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somebodyapp.com

This New App Provides Creative Way to Communicate

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somebodyapp.com

When texting or calling just won't do, there is Somebodythe new app created by Miranda July and the New Museum. The program is a creative new way to reach out to friends and family that brings strangers into the mix.

Here's how it works: You want to send a message to a friend, but instead of directly going to your recipient, your message will go to another Somebody user who is nearby. The user will then relay the message for you. It's a lot like reading a text out loud to a friend ("Mike says hi"). You can also choose actions like giving hugs or high fives. 

The app uses GPS and photographs to help users track down the recipient. From there, they introduce themselves as the sender before delivering the message. If no one is in the area, users can "float" the note until somebody picks it up.

The app is fun because it brings random people together. Can you imagine telling your friend big news via text and then a random person gives you a high five and congratulates you?

The creator will be talking about this awesome app on October 9 at the New Museum. 

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Mario Tama, Getty Images
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People With Limited Mobility Can Now Use Amazon Alexa to Control Exoskeletons
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Mario Tama, Getty Images

One of the challenges that comes with engineering exoskeletons that compensate for limited mobility is giving control to the people who wear them. Some systems use hand controls, while others can detect faint signals in the wearer’s muscles and respond accordingly. Now one exoskeleton startup is taking advantage of a technology that’s become mainstream in recent years: voice recognition.

As Engadget reports, Bionik Laboratories has integrated Amazon’s Alexa into its ARKE lower-body exoskeleton. The apparatus is designed for people with spinal chord damage or a history of stroke or traumatic brain injury that has hindered their movement below the waist. After strapping into the suit, wearers will now be able to use it just as they would a television set or stereo enabled with Alexa. Saying “Alexa, I’m ready to stand,” brings the joints to an upright position, and the command “Alexa, I’m ready to walk” prompts the legs to move forward. An Amazon Echo device must be within hearing range for the voice control to work, so in its current state the exoskeleton is only good for making short trips within the home.

Compatibility with Alexa isn’t the only modern feature Bionik worked into the design. The company also claims that ARKE is the first exoskeleton with integrated tablet control. That means if users wish to adjust their suit manually, they can do so by typing commands into a wireless touchpad. The tablet also records information that physical therapists can use to make more informed decisions when treating the patient.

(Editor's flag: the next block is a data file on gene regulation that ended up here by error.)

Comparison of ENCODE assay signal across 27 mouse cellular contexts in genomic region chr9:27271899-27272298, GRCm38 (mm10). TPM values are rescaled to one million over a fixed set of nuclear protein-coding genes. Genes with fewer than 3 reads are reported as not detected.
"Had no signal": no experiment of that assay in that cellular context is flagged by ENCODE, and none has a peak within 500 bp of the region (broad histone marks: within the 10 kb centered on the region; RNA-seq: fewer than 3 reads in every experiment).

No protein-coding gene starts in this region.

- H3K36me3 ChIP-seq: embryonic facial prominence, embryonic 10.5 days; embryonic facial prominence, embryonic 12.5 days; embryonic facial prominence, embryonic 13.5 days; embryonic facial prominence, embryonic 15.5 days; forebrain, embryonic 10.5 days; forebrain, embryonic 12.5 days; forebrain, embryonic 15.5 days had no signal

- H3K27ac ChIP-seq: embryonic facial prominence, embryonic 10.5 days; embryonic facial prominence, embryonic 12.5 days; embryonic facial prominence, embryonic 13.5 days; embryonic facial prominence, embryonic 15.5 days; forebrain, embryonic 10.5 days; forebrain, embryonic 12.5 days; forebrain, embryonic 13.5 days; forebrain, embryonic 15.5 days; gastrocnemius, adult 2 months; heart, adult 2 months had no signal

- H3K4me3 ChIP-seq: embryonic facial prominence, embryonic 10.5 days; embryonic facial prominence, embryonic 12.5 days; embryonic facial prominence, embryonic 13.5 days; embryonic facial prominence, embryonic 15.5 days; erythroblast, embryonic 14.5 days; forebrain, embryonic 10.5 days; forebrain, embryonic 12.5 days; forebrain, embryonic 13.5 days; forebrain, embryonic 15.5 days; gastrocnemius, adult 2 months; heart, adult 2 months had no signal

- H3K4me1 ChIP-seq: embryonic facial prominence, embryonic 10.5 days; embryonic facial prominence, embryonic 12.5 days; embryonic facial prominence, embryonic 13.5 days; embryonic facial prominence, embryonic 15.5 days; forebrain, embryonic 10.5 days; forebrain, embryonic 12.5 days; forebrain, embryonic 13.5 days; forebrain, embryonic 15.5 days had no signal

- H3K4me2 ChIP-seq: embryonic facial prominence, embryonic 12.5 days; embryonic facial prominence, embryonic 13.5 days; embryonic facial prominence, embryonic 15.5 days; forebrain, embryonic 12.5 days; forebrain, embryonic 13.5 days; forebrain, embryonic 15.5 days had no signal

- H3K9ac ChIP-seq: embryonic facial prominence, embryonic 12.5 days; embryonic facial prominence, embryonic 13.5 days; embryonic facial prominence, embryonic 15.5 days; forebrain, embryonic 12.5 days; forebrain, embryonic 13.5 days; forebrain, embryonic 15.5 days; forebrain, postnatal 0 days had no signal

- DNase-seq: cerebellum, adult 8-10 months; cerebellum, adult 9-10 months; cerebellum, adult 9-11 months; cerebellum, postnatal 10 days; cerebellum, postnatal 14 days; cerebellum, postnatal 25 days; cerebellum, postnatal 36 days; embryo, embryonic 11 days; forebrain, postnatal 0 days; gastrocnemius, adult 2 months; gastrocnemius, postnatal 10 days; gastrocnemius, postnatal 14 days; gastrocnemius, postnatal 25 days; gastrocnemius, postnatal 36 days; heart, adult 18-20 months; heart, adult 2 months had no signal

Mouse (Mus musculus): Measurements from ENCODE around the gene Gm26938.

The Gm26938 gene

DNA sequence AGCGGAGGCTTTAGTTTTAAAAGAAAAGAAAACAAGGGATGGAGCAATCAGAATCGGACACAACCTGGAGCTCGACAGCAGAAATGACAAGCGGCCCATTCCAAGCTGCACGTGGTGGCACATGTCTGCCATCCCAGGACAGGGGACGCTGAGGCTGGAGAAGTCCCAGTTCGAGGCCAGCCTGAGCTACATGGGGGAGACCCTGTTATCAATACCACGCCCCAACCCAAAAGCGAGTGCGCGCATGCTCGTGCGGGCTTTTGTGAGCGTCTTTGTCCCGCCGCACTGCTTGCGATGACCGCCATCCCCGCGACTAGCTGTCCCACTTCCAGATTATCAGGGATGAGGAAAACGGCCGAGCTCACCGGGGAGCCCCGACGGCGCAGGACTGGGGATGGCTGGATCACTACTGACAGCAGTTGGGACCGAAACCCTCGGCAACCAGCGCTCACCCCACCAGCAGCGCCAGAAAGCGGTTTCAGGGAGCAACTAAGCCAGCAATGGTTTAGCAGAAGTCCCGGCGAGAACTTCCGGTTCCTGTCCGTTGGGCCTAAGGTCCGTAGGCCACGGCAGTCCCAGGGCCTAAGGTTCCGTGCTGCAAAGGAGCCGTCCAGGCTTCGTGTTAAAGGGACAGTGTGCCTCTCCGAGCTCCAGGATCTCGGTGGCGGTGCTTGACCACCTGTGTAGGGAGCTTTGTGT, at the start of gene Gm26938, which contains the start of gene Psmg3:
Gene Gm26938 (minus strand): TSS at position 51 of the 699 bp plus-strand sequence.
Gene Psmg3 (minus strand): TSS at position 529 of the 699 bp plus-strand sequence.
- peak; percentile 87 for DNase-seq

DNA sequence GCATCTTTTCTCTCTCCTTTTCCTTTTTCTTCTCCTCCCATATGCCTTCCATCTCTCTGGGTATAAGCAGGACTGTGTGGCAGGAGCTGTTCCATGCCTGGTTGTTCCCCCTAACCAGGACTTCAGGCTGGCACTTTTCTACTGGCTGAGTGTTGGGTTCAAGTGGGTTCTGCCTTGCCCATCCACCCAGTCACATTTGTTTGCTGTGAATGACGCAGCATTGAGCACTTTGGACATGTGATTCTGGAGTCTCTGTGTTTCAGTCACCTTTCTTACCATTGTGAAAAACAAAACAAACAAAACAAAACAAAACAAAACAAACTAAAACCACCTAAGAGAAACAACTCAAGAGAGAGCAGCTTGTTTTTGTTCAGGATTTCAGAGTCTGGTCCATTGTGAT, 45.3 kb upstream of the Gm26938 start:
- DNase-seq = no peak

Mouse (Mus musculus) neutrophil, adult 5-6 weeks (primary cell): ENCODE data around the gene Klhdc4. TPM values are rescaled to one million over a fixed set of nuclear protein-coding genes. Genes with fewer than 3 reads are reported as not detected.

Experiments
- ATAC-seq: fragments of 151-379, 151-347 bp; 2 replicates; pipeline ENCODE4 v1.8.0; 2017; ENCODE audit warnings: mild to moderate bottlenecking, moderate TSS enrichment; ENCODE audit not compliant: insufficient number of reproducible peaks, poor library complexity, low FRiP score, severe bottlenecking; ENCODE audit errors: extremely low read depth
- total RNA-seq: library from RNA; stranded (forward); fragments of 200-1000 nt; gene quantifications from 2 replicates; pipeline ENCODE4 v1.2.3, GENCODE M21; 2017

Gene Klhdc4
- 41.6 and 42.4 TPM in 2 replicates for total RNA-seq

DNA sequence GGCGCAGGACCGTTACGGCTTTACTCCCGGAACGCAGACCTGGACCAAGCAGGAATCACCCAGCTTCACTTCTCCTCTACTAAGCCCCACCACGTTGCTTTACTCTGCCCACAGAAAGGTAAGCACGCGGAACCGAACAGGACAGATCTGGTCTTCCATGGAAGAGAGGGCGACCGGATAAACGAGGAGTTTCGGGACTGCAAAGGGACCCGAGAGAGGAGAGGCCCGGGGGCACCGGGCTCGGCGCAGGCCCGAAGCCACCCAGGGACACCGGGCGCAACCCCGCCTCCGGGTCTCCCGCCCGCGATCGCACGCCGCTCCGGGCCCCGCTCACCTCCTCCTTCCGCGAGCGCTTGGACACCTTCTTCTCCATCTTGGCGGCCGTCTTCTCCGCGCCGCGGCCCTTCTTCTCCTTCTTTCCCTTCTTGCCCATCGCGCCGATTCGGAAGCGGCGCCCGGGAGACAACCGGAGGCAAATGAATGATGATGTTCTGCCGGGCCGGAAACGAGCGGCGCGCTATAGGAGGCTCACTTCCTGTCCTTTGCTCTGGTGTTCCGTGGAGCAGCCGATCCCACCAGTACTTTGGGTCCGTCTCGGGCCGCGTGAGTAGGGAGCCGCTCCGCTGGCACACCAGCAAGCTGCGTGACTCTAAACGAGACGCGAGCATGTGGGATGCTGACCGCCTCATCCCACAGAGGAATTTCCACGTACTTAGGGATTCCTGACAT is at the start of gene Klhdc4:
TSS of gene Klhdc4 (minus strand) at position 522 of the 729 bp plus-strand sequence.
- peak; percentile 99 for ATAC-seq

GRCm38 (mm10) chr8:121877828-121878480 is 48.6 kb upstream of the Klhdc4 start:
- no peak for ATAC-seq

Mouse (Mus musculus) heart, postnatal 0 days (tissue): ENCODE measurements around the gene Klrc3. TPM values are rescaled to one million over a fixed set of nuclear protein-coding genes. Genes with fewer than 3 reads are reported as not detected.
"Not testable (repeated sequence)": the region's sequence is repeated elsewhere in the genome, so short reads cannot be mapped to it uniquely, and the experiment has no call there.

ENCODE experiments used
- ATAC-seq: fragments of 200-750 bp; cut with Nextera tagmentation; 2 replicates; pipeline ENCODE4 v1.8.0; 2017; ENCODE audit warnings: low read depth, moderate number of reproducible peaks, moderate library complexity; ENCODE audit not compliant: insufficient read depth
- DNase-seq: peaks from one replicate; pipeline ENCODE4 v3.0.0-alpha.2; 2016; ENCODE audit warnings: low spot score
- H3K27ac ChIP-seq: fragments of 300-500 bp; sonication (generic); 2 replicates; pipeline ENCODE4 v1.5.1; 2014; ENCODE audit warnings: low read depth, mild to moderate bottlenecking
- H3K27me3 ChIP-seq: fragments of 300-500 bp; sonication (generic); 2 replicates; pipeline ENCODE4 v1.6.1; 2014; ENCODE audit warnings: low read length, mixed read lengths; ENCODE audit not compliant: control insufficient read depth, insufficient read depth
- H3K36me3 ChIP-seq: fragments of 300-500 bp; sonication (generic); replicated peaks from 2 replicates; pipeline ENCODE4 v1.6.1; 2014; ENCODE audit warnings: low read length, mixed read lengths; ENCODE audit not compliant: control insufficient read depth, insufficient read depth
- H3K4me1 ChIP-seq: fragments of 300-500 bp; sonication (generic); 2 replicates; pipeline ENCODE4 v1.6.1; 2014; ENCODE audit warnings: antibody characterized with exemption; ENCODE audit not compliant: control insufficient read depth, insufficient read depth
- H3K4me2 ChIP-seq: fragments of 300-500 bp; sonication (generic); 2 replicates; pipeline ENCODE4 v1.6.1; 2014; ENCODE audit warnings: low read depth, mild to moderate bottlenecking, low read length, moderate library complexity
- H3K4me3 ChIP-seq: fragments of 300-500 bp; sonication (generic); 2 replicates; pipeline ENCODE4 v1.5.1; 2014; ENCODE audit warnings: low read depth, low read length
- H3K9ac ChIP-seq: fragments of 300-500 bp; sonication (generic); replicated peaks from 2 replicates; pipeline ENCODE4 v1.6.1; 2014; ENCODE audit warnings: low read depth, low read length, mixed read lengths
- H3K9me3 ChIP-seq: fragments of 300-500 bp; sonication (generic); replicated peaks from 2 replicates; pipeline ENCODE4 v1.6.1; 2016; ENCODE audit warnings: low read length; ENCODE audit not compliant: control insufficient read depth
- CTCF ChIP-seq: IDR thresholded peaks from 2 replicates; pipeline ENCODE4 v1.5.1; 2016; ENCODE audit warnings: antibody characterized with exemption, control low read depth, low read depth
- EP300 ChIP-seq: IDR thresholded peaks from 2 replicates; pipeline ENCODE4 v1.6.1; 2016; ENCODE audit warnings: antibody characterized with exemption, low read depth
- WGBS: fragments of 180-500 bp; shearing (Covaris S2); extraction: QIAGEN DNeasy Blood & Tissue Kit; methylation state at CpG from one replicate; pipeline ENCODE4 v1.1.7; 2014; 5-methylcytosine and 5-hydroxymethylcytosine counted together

Before the ARKE suit can be made available to consumers, it must first undergo clinical trials and receive approval from the FDA. If the tests go as planned Bionik hopes to have a commercial version of the product ready by 2019.

[h/t Engadget]

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The Most Popular Emojis Around the World
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iStock

Emojis may be the closest thing we currently have to a universal language. But even between English-speaking countries, emoji-texting habits can vary greatly.

HighSpeedInternet.com recently conducted an international survey on emoji usage and used the data to make the map below.

Of the nine English-speaking countries they studied, all nine chose the basic smiley emoji as their favorite pictograph. The second-place symbols are where interesting trends start to appear: For example, respondents in Jamaica, Trinidad, the UK, and the U.S. are all partial to the teary-eyed laughing emoji. Love is also a popular theme. Texters in Canada like sending one heart, while in New Zealand they prefer two. But not every country is so wholesome: In Ireland, the most popular emoji message behind a smiley face is a double poop.

They also determined that different countries have different interpretations of the same images; while everyone seems to greet that the kissing heart face means "love you," where some countries see an innocuous food image like an eggplant or a peach for exactly what it is, other countries have a less PG-rated view of them. (Learn more about their findings here.)

HighSpeedInternet.com

It should come as no surprise that emojis are loved in the U.S., where residents report including them in over half of all text messages. Besides Trinidad, all other countries included in the survey reported using emojis in less than 25 percent of texts. For a more localized look at visual texting trends, check out this map of the most prevalent emojis in each state.

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